0 536df31115b9cb4d570010bf 1991-07-05T19:20:22.207Z fuzzy birthdate active, not displaying real bi... 0 [] 0 [] 0 934sQJIXPhvNHpMuXJf81s8oHpkFDQhn8sekIp4fg7tZqhJJ 2 1 False NaN NaN NaN NaN NaN NaN NaN NaN NaN [] Pauline [{'crop_info': {'user': {'height_pct': 1.0, 'w... 2014-12-09T00:00:00.000Z 35163144 [] NaN NaN NaN NaN NaN NaN NaN NaN NaN NaN [] 2019-07-02 19:20:22 frankfurt 1 NaN NaN NaN
1 5d0798f48a5236150004cd0c ...liebt Mode,Autos,nicht oberflächlich, große... 1987-07-05T19:20:22.207Z fuzzy birthdate active, not displaying real bi... 0 [] 0 [] 0 j5AiztQNCn2fmQseVTkJsrVHDEcNJiMofz7TeUVpTgahQ7 2 1 False NaN NaN NaN NaN NaN NaN NaN NaN NaN [] Caro [{'crop_info': {'algo': {'height_pct': 0.15717... 2014-12-09T00:00:00.000Z 771689874 [] NaN NaN NaN NaN NaN NaN NaN NaN NaN NaN [] 2019-07-02 19:20:22 frankfurt 1 NaN NaN NaN
2 5a91a76dbd1aef380c118ea6 1991-07-05T19:20:22.207Z fuzzy birthdate active, not displaying real bi... 0 [] 0 [] 0 77xIpateugSgwh0QHD9trmfOJf9YtYOHXdcvgs5PcJ9uAQ 6 1 False NaN NaN NaN NaN NaN NaN NaN NaN NaN [] Jennifer [{'crop_info': {'algo': {'height_pct': 0.50207... 2014-12-09T00:00:00.000Z 488436299 [] NaN NaN NaN NaN NaN NaN NaN NaN NaN NaN [] 2019-07-02 19:20:22 frankfurt 1 NaN NaN NaN
3 5ba1326f74b4ef521e54b951 1990-07-05T19:20:22.207Z fuzzy birthdate active, not displaying real bi... 0 [] 0 [] 0 4rcqRTA5HOdtzCR0C2pHYji8QTNJU8ioAuwJC3lT1oc9e 3 1 False NaN NaN NaN NaN NaN NaN NaN NaN NaN [{'title': {'name': 'Managerin'}}] Alexandra [{'extension': 'jpg', 'fileName': '27eb3237-20... 2014-12-09T00:00:00.000Z 629764160 [] NaN NaN NaN NaN NaN NaN NaN NaN NaN Managerin job [{'string': 'Managerin', 'type': 'job'}] 2019-07-02 19:20:22 frankfurt 1 NaN NaN NaN
4 588fb22f5250a85b0a4b14dc Match me if you can ✌️\nAny American guys here... 1988-07-05T19:20:22.207Z fuzzy birthdate active, not displaying real bi... 0 [] 0 [] 0 w7gs9Fmwuki78tpauMjfepIYjt6cD7TbULnuN8I7bHoP 5 1 False False False True 2019-06-09T16:50:17.006Z 573.0 [{'image': ' Tinder False [] Maria [{'extension': 'jpg', 'fileName': '7011f614-48... 2014-12-09T00:00:00.000Z 316845661 [] NaN 5w1Q754bGLBaWg7R4rggwM [{'height': 640, 'url': ' Existensia [{'id': '7nR8HLYnGB0qaVv8869zN2', 'name': 'Mis... 3FVkxus3g1Qq4vd0nIS2za Existensia spotify:track:3FVkxus3g1Qq4vd0nIS2za NaN [{'string': '573 Instagram Photos', 'type': 'i... 2019-07-02 19:20:22 frankfurt 1 NaN NaN NaN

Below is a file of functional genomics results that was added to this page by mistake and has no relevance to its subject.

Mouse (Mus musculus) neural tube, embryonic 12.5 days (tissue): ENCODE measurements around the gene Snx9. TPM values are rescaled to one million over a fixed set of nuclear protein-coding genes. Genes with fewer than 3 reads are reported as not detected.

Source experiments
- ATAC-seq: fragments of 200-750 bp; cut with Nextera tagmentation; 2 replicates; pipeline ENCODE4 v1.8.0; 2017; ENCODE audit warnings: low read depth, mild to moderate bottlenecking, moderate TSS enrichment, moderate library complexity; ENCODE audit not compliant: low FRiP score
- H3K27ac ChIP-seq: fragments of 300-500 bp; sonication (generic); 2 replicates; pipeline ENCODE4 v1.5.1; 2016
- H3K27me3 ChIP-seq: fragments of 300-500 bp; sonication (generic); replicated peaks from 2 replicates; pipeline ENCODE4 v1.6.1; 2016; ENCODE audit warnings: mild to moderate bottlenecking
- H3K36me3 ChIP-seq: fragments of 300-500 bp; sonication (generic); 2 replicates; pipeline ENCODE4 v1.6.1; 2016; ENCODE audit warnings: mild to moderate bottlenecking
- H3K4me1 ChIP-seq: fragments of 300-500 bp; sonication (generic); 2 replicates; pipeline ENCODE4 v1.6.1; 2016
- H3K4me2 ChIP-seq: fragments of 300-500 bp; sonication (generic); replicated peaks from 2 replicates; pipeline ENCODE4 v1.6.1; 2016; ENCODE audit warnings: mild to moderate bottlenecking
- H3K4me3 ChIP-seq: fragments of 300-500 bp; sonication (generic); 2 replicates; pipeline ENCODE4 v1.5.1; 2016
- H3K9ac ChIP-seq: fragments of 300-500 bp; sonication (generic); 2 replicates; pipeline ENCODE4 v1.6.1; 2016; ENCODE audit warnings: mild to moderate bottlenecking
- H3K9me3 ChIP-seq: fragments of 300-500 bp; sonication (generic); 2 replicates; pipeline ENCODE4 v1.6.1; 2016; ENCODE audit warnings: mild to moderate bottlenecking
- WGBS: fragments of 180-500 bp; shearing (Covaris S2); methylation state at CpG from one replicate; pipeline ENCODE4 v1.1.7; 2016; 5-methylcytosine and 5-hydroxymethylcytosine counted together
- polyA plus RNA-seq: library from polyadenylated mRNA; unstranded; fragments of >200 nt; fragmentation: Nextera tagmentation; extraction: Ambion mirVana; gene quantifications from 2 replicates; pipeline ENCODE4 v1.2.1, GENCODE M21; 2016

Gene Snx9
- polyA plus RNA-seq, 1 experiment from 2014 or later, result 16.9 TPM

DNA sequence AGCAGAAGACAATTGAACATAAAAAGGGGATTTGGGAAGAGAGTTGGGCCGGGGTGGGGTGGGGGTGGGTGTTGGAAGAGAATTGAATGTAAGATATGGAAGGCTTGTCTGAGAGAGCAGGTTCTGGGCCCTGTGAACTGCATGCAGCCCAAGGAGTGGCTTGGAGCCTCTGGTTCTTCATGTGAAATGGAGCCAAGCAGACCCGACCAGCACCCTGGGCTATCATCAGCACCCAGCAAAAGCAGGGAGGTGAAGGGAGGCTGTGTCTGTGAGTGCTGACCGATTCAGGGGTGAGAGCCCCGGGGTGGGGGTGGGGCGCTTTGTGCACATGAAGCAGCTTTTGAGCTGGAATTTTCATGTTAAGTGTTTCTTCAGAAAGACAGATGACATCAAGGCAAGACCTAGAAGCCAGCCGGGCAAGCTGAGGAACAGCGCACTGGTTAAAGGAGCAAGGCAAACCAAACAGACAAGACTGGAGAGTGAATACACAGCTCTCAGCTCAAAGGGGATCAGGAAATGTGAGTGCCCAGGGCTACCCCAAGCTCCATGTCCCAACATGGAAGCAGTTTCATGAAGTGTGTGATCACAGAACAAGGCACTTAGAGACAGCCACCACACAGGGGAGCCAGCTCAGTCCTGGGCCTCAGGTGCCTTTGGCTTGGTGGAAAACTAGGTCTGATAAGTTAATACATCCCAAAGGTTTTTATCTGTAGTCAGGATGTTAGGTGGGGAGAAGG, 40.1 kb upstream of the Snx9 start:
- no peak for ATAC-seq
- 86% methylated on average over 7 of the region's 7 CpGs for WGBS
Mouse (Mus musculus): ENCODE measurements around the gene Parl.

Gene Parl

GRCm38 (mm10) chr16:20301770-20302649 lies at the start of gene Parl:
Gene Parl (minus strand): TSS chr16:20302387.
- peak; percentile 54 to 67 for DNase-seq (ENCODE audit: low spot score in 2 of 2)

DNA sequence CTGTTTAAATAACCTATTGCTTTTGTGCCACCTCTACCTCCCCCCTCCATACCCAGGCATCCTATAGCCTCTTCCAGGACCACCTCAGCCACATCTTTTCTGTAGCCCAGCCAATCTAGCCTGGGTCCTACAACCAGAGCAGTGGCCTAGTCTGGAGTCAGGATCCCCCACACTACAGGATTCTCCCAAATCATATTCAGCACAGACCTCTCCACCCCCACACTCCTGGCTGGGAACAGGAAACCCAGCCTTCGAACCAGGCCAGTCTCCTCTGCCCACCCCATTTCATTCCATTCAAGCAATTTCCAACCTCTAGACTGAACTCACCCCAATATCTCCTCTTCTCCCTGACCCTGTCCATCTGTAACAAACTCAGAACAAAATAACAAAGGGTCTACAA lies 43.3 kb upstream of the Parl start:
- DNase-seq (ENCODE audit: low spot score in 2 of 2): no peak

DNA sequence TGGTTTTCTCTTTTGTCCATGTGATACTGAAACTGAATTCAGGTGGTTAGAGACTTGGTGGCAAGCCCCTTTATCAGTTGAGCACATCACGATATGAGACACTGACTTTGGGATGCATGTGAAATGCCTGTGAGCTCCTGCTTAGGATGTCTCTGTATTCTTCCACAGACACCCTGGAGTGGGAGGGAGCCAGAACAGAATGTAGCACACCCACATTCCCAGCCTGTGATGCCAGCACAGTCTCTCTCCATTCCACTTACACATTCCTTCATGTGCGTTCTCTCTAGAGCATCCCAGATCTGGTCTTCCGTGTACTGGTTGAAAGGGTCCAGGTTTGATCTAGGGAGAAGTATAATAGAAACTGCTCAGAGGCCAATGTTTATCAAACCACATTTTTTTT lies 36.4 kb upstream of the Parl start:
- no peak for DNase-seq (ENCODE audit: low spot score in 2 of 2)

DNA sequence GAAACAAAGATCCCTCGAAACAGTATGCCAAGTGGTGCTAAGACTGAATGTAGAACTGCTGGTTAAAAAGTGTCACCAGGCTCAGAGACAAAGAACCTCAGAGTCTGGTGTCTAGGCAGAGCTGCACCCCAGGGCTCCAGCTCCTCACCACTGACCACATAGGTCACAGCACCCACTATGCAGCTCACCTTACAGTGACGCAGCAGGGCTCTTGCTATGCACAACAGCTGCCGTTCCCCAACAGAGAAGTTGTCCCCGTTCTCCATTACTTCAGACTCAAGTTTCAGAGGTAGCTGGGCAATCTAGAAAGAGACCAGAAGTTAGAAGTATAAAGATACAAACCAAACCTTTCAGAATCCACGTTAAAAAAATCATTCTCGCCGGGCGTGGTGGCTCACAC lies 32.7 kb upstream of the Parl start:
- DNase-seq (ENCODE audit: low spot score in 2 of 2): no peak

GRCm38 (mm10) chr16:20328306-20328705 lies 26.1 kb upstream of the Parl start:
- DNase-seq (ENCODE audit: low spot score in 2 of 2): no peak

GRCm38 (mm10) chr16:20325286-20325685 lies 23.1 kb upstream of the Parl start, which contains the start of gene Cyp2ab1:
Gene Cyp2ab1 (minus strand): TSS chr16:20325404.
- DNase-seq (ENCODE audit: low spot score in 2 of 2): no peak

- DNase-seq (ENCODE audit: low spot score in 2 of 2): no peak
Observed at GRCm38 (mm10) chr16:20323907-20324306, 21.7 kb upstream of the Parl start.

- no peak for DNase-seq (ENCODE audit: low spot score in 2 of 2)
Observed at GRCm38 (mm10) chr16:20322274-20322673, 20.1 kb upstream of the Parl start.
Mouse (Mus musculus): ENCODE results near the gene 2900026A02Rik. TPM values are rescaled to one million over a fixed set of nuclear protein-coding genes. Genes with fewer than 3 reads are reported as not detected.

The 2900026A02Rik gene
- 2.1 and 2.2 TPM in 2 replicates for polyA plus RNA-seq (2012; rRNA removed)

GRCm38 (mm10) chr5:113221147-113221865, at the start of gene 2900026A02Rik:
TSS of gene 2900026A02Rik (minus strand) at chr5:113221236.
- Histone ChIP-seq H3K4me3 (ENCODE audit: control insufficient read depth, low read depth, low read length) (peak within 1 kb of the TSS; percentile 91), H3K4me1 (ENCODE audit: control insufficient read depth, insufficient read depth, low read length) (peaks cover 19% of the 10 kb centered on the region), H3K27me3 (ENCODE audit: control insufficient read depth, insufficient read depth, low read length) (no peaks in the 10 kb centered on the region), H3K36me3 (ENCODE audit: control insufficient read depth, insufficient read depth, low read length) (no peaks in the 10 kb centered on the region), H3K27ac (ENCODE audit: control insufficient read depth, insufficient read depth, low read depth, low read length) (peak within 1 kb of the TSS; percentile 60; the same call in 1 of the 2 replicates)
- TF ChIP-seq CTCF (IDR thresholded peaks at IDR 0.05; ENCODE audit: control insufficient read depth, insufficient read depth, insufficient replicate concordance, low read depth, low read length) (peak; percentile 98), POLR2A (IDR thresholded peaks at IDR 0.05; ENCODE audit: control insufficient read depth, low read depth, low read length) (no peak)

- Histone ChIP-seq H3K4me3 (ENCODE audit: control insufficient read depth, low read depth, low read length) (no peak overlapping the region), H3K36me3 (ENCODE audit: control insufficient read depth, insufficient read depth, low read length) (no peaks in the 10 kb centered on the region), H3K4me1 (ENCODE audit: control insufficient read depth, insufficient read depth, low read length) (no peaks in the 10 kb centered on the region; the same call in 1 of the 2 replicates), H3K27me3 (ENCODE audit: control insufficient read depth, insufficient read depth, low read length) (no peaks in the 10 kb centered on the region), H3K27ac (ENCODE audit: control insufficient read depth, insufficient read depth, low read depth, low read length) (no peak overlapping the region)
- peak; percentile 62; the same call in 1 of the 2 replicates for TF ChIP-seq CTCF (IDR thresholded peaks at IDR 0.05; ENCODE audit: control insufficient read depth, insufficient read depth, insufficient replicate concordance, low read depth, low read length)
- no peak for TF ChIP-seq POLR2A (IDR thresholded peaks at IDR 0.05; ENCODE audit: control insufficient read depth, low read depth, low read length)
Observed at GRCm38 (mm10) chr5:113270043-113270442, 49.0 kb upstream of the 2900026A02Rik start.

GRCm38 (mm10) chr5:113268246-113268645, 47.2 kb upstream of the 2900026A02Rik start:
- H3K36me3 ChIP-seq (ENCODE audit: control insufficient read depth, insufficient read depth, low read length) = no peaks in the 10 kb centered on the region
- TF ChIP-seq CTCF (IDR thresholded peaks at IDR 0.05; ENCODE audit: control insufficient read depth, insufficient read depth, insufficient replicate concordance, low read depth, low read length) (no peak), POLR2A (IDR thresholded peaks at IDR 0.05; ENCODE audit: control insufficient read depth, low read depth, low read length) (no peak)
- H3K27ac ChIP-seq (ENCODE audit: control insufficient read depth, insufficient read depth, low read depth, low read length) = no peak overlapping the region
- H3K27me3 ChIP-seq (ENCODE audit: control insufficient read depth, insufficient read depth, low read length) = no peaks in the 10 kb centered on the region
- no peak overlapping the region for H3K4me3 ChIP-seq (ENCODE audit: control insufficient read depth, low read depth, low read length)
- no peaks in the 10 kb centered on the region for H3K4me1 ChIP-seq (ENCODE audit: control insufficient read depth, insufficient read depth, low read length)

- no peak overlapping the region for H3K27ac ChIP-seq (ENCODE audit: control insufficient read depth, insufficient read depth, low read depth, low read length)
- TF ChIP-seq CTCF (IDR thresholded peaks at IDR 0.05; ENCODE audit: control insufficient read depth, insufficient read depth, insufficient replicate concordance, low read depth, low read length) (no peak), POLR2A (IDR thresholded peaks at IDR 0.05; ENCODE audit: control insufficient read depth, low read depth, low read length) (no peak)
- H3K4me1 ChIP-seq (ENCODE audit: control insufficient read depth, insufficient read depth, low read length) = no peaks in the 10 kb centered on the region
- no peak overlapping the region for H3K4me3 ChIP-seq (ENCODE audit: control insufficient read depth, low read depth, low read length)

Basically, we have all the info that makes up a tinder profile. Moreover, we have some additional data which might not be obivous when using the app. For example, the hide_age and hide_distance variables indicate whether the person has a premium account (those are premium features). Usually, they are NaN but for paying users they are either True or False. Paying users can either have a Tinder Plus or Tinder Gold subscription. In addition, teaser.string and teaser.type are empty for most profiles. In some cases they are not. I would guess that this indicates profiles showing up in the top picks part of the app.

Some general figures

Let's see how many profiles there are in the data. Also, we'll check how many profile we've encountred multiple times while swiping. For that, we'll look at the number of duplicates. Moreover, let's see what fraction of people are paying premium users:

In [43]:
num_profiles_1 = len(profiles[profiles['bot']==1])
num_profiles_2 = len(profiles[profiles['bot']==2])
num_profiles = num_profiles_1 + num_profiles_2

num_dups_total = len(profiles[profiles.duplicated(['_id'])].sort_values('_id'))

num_dups_1 = len(profiles[(profiles.duplicated(['_id', 'bot'])) &
num_dups_2 = len(profiles[(profiles.duplicated(['_id', 'bot'])) &

share_dups_total = num_dups_total / num_profiles * 100
share_dups_1 =  num_dups_1 / num_profiles_1 * 100
share_dups_2 =  num_dups_2 / num_profiles_2 * 100

share_premium = profiles['hide_age'].count() / len(profiles['hide_age']) * 100

In total we have observed 16673 female profiles during swiping. The first bot has encountered 8428 and the second 8245. Out of those only 0.6%, respectively 0.6% have been encountered more than once per bot. In conclusion, if you don't swipe excessively in the same area it is very unprobable to see a person twice after passing on them. In 12.5% of the cases a profile was suggested to both our bots. Taking into account the number of profiles observed in total this shows that the total user base must be huge for the cities we swiped in. Our next interesting finding is the 8.1% of premium users encountered in our sample. I would expect this fraction to be even higher for men. In conclusion, tinder seems to be very successful at getting users to pay for better chances in the matching game.

I'm old enough to be ...

Next, we drop the duplicates and start looking at the data in more depth. We begin by calculating the age of the profiles and visualizing its distribution: